If you are struggling with anxiety or panic attacks, it’s crucial that you find the right medication to manage your symptoms. The Anxiety and Depression Association of America (ADAA) estimates that 40 million adults in the United States over the age of 18 struggle with anxiety. Unfortunately, mental disorders that involve anxiety are among the most common.

Buspirone is an anti-anxiety medication used to help individuals manage their anxiety symptoms. The drug works by depressing the central nervous system (CNS) without causing the potent effects you might expect from benzodiazepines. Benzos carry a significant risk of dependence and addiction, which is why buspirone could be a good alternative.

The medication is said by the Mayo Clinic to decrease the amount and actions of the chemical serotonin in parts of the brain, which can help someone struggling with panic attacks. Is it enough to replace benzodiazepines?

Buspirone And Anxiety Treatment

Those struggling with anxiety may know that buspirone is used to treat the disorder, but they may be left wondering its effectiveness. Healthcare providers may prescribe the drug in addition to antidepressants for generalized anxiety disorder (GAD), according to GoodRx.

The antidepressant could be a selective norepinephrine reuptake inhibitor (SNRI) or a selective serotonin reuptake inhibitor (SSRI). Using buspirone in conjunction with antidepressants has been shown to enhance the effects. Buspirone may also be used alone for individuals who do not respond well to antidepressants.

Buspirone And Panic Attacks

Panic attacks and anxiety are thought to be the same or similar, but you should know that they are not. Panic attacks are something that comes on suddenly and involves overwhelming fear. These can occur unexpectedly and cause frightening symptoms, such as shortness of breath, racing heartbeat, or nausea. Panic attacks may occur for no reason at all.

Anxiety is defined as a feature of several psychiatric disorders, and it is possible to experience panic attacks and anxiety at the same time. The Diagnostic and Statistical Manual of Mental Disorders (DSM-5) recognizes panic attacks as a problem, but it does not acknowledge anxiety attacks.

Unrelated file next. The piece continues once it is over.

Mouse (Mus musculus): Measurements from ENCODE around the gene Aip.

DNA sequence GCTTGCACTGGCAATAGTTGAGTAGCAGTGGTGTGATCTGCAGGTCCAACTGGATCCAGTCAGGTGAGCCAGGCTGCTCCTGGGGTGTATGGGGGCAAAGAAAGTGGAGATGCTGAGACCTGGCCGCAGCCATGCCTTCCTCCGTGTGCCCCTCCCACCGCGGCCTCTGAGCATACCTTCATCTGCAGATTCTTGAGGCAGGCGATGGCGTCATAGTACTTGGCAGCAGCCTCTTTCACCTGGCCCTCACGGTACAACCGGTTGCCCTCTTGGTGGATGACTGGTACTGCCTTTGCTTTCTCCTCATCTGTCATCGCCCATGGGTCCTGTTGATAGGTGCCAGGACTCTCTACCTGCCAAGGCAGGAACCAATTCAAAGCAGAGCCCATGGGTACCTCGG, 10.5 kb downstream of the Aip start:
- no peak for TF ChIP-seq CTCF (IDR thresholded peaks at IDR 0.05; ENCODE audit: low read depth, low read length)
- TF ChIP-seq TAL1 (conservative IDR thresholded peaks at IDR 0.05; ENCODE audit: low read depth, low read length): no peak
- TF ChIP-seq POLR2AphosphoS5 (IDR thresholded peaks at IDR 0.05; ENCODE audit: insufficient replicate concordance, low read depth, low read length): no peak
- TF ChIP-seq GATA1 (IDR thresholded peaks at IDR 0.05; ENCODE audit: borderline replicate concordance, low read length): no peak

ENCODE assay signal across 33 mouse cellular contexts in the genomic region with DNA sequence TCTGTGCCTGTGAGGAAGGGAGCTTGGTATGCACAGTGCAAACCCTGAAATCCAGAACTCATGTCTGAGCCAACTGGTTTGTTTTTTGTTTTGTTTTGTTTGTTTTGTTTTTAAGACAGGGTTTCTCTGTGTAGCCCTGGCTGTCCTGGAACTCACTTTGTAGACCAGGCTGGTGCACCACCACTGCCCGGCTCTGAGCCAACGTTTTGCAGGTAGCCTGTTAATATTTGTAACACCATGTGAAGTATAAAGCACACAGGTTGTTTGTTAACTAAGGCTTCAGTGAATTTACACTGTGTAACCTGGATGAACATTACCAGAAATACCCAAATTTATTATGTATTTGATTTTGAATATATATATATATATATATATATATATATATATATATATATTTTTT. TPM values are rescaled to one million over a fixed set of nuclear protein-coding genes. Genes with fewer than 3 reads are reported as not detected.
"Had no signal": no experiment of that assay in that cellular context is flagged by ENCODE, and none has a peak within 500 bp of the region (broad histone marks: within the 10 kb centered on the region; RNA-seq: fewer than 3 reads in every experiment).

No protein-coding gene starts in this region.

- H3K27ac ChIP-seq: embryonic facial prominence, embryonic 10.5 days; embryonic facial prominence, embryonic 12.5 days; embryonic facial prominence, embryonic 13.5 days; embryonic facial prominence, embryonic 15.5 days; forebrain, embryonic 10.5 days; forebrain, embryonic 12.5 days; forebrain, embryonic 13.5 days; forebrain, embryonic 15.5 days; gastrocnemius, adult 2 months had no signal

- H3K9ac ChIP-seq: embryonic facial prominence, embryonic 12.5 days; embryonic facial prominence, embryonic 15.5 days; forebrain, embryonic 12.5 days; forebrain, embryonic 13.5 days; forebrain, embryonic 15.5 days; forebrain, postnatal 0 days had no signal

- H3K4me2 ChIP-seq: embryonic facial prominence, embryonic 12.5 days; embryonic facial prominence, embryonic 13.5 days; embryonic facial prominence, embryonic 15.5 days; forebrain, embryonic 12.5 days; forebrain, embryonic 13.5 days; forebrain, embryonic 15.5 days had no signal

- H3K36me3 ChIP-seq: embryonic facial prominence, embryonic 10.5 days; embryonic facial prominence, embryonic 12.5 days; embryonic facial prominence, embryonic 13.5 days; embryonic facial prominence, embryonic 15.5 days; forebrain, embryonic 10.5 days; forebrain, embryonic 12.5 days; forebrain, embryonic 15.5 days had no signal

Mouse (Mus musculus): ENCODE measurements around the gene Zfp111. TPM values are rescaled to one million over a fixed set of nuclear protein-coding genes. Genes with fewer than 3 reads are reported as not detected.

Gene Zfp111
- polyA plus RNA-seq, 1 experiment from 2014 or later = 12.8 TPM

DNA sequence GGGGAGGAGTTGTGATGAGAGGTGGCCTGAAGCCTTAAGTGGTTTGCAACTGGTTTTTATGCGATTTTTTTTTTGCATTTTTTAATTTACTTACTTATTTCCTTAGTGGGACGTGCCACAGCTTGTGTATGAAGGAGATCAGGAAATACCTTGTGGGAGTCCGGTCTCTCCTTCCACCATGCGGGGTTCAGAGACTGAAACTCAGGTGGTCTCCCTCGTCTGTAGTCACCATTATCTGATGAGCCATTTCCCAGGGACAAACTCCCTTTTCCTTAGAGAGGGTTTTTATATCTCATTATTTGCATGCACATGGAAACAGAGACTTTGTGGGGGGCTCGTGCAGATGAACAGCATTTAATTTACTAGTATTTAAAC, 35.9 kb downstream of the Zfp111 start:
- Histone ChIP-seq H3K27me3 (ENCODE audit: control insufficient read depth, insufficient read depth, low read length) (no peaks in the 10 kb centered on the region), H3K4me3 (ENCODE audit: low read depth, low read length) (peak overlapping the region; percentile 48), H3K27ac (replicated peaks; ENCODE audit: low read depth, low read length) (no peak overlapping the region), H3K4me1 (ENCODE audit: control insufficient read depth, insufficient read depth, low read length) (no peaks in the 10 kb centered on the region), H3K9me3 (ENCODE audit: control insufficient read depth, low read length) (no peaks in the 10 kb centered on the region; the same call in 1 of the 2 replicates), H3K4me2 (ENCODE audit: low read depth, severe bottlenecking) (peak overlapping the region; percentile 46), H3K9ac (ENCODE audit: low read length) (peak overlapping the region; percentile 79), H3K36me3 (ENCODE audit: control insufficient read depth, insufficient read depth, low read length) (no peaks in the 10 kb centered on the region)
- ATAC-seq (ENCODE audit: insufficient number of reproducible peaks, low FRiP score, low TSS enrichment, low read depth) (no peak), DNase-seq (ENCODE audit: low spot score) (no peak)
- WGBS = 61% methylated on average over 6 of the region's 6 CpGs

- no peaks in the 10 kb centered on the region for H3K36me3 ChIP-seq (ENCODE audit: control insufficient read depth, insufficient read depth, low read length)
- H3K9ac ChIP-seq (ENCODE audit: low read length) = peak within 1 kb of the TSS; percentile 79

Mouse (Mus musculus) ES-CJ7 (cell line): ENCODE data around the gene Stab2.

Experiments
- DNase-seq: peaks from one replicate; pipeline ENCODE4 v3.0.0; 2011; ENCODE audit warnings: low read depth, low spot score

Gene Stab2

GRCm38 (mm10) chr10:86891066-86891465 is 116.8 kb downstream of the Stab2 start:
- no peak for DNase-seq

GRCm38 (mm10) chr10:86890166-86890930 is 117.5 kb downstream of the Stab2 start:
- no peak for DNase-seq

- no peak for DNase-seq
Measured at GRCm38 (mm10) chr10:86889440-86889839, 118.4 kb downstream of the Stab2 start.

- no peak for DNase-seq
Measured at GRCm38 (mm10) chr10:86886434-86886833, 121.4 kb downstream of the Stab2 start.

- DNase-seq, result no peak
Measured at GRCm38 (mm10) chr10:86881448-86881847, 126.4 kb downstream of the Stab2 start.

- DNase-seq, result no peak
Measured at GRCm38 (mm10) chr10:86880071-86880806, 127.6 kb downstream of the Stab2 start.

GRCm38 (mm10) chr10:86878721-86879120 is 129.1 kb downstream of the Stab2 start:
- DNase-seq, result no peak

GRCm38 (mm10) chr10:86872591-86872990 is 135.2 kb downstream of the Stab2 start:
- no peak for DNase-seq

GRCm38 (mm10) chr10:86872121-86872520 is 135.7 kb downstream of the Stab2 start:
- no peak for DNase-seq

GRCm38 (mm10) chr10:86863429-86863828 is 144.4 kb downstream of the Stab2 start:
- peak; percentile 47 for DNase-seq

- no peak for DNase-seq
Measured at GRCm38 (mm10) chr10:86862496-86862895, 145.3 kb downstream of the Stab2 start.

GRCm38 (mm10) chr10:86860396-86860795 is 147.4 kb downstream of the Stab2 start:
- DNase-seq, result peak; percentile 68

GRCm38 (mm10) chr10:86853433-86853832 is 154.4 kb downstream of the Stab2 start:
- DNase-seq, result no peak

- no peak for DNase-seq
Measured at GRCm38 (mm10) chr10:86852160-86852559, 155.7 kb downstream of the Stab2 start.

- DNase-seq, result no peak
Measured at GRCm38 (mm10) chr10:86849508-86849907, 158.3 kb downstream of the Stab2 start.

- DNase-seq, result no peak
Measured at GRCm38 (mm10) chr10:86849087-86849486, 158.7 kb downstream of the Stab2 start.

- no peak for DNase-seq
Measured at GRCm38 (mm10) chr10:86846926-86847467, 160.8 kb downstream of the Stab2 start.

If you have been discussing with your doctor about using buspirone to calm your panic attacks, there is research available online indicating it’s not always effective. Various users online reported their experiences with the drug and gave mixed results. The medication may be useful for one, while others may not feel any relief.

In some cases, users reported that buspirone made their condition worse. The side effects include an increased heart rate, which may increase someone’s anxiety significantly. While some of the effects may be considered rare, they could occur in your case. In the event this happens, you must reach out to your prescribing physician immediately.

If you experience the following side effects, call a doctor immediately. These include:

  • Insomnia
  • Dizziness or drowsiness
  • Headache
  • Nausea or upset stomach
  • Nervous feelings

Rare side effects of buspirone include:

  • Fever
  • Chest pain
  • Confusion
  • Rapid or pounding heartbeat
  • Skin rash or hives
  • Stiffness in your arms or legs
  • Uncontrollable body movements
  • Sore throat
  • Muscle depression
  • Incoordination
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